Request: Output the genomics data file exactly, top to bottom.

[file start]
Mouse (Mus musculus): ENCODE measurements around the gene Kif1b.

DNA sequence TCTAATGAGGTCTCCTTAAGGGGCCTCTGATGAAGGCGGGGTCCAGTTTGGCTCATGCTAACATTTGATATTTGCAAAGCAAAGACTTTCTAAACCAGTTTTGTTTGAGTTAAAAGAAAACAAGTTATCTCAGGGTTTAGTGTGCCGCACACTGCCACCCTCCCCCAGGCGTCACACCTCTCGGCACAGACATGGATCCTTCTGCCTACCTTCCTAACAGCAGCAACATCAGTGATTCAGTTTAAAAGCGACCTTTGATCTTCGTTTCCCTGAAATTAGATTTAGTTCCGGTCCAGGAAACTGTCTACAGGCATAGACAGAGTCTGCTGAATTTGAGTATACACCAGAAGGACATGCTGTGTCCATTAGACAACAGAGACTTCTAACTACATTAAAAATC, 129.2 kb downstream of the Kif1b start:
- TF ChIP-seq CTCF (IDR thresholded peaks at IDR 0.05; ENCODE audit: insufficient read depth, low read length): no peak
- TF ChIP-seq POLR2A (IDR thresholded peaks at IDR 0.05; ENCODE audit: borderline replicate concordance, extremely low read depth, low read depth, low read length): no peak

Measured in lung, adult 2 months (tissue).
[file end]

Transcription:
Mouse (Mus musculus): ENCODE measurements around the gene Kif1b.

DNA sequence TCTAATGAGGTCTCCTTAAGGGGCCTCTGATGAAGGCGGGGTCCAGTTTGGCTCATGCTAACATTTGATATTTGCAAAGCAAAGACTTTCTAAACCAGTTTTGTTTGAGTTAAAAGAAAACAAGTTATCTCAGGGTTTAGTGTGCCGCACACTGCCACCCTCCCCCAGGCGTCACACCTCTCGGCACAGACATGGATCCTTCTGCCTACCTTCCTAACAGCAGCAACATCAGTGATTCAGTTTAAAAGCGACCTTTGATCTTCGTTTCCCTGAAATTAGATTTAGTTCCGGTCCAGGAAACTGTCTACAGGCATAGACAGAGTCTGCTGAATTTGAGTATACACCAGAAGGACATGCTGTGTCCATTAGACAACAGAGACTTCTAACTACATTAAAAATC, 129.2 kb downstream of the Kif1b start:
- TF ChIP-seq CTCF (IDR thresholded peaks at IDR 0.05; ENCODE audit: insufficient read depth, low read length): no peak
- TF ChIP-seq POLR2A (IDR thresholded peaks at IDR 0.05; ENCODE audit: borderline replicate concordance, extremely low read depth, low read depth, low read length): no peak

Measured in lung, adult 2 months (tissue).